In the article Don’t Over-Think Do It by Phoebe Luckhurst writes: The best way to over-achieve is to under-think– those who really get ahead turn things upside-down: Under-thinking is the new over-thinking… According to Dr Michael Sinclair; the brain has evolved as the ultimate problem-solver… and it has capacity to endlessly analyze and over-think just about anything so as to protect itself from making bad decisions… the brain can actually get into its own way, a vicious cycle of over-thinking and that impedes productivity..

Indeed over-thinking leads to stagnation, whereas under-thinkers are more selective about– priorities, sharpen focus,  decisiveness… Acting on impulse is the purest type of thinking… When things get circular go with; intuition, instinct, lessons learned, gut… and work-out the decision that achieves the desired or best possible outcome… 

In the article Stop Over-Thinking by Gayle Lantz writes: In the world of ever-changing business there comes a time when over-thinking can limit an organization’s options… According to Albert Einstein; you cannot solve a problem by using the same kind of thinking used when the problem was created… Leaders are responsible for making tough decisions… but some leaders get bogged down in their own thinking or/and over-loaded with information… and paralysis sets in… When you find yourself over-thinking? Here are few tips:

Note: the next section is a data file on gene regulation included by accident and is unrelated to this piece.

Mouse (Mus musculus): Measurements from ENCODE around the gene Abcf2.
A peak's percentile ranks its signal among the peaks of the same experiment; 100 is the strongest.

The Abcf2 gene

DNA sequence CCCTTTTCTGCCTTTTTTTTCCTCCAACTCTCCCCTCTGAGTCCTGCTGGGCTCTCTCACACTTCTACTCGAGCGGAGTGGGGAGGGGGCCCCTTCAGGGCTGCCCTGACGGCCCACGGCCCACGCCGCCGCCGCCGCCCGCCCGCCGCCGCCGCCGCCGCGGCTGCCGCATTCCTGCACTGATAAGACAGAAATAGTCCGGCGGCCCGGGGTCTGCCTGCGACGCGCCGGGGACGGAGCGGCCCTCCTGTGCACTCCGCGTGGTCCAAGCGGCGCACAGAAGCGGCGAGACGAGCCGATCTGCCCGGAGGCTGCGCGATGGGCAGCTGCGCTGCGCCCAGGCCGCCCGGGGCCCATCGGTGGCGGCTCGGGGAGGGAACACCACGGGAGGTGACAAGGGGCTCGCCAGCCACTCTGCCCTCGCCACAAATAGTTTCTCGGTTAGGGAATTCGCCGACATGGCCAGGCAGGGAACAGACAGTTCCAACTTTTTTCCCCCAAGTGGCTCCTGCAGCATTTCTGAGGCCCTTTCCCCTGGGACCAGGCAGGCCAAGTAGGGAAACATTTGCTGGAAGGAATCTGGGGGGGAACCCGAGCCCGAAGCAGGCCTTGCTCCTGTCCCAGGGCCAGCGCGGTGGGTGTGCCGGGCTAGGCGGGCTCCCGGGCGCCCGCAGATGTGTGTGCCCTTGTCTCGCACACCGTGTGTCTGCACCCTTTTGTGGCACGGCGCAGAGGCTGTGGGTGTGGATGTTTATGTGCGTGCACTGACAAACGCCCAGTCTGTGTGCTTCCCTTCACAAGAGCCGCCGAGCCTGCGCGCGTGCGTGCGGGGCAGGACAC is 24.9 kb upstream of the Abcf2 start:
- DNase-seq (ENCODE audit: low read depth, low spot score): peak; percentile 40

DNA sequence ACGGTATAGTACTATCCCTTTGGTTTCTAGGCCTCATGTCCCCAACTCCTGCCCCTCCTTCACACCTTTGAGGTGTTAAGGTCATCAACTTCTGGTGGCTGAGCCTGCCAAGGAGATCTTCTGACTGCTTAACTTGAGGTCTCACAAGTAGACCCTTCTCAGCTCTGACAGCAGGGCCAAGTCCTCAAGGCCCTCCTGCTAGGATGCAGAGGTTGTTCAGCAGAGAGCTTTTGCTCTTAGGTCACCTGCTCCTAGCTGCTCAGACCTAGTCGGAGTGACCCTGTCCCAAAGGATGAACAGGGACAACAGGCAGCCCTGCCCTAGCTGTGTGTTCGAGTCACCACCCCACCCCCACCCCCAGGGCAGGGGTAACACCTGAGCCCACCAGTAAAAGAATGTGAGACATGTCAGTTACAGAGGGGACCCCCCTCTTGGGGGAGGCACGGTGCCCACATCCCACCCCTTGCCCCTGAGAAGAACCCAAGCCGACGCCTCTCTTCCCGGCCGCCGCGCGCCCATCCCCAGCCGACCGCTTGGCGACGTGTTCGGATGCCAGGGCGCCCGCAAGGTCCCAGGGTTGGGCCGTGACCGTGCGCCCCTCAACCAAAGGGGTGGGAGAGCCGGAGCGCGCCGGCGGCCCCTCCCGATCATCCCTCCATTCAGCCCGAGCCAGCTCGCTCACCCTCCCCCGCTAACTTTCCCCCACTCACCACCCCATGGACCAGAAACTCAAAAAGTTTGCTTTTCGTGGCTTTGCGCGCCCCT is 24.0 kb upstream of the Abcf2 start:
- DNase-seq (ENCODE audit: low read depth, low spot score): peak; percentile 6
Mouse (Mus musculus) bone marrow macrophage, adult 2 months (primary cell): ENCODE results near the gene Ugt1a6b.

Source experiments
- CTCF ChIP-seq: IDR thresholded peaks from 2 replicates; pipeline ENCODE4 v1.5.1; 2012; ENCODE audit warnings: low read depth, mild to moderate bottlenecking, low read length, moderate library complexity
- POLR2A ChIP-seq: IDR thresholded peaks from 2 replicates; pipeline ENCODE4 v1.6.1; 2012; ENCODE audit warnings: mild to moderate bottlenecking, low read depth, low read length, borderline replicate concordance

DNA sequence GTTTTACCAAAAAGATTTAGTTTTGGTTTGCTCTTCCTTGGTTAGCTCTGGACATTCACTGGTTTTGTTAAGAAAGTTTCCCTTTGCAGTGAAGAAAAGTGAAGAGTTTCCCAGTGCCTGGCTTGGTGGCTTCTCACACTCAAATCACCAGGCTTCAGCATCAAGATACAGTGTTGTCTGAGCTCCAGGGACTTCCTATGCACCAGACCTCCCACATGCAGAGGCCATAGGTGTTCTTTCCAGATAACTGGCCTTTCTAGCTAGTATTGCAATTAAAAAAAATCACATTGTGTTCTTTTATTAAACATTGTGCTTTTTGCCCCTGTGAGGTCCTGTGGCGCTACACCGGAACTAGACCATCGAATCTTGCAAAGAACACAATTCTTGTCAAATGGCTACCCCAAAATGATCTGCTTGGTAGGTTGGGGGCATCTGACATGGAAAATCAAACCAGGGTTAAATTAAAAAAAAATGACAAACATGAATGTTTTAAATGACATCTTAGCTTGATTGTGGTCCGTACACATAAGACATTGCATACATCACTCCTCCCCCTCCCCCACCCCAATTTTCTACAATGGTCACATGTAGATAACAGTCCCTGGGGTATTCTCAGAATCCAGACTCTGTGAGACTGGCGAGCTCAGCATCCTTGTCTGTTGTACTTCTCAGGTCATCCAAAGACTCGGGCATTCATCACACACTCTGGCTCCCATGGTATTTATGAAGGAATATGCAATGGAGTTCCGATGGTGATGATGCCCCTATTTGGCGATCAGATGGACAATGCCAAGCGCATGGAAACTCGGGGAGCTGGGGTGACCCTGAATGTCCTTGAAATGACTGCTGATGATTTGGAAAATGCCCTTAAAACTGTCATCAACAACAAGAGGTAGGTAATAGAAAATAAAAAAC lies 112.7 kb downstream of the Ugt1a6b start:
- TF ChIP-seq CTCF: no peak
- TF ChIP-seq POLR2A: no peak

• Put your thoughts in writing:  Capture ideas,  concerns, solutions and put them in writing: Ah clarity! No rules; just write. It can be cathartic…
  • Identify a new focus: Step-back and give yourself a break from the difficult issues, e.g.; when worried about competition, instead focus on client results… when concerned about poor performers, spend more time with peak performers…
  • Reframe the issues: Instead of thinking about losing an account… Ask; What action can you take to keep the account? Keep focus on how to get positive outcomes…
  • Find a thinking partner: Engage other people, inside/outside the organization, to discuss, debate, think through the issue… Talking with other people can help you gain new insight…

In the article Over-Thinking Gets in Way of Business by Borja Obeso writes: Keeping an eye on the prize is good advice, but be aware that the road to winning it isn’t always a straight one… Over-thinking, like over-planning, can lead to a state of inertia and ultimately gets in the way of doing business. The key to a successful organization is to find the right balance between– thinking and doing. Managing an organization is an action-oriented process often dictated by external factors, e.g.; market trends, technology, shifting priorities… Over-thinking elements of a business plan can only lead to confusion and failure… 

Sustaining an organization requires a special brew that includes; part plan, part intuition, part opportunity, and a dash of luck… Thinking is good but over-thinking leads to paralysis… Even the most critical over-thinker must learn to loosen-up and follow their instincts… Organizations must act decisively and that means– having foresight, being prudent but fearless, being agile and adaptable… and having recognition that over-thinking important issues in rapidly changing world is a death trap…